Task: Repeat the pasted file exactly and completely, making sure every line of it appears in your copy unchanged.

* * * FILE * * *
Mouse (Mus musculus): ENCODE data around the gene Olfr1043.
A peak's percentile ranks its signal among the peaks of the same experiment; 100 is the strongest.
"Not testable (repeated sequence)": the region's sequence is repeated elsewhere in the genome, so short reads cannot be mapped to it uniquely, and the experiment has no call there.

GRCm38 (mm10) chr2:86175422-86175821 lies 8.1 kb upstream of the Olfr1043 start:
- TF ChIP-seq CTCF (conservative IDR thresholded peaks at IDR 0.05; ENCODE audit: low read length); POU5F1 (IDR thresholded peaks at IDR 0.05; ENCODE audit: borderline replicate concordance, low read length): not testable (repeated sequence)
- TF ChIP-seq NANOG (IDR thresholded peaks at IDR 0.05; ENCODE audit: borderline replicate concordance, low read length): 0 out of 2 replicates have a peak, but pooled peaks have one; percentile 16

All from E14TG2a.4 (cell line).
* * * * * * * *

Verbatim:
Mouse (Mus musculus): ENCODE data around the gene Olfr1043.
A peak's percentile ranks its signal among the peaks of the same experiment; 100 is the strongest.
"Not testable (repeated sequence)": the region's sequence is repeated elsewhere in the genome, so short reads cannot be mapped to it uniquely, and the experiment has no call there.

GRCm38 (mm10) chr2:86175422-86175821 lies 8.1 kb upstream of the Olfr1043 start:
- TF ChIP-seq CTCF (conservative IDR thresholded peaks at IDR 0.05; ENCODE audit: low read length); POU5F1 (IDR thresholded peaks at IDR 0.05; ENCODE audit: borderline replicate concordance, low read length): not testable (repeated sequence)
- TF ChIP-seq NANOG (IDR thresholded peaks at IDR 0.05; ENCODE audit: borderline replicate concordance, low read length): 0 out of 2 replicates have a peak, but pooled peaks have one; percentile 16

All from E14TG2a.4 (cell line).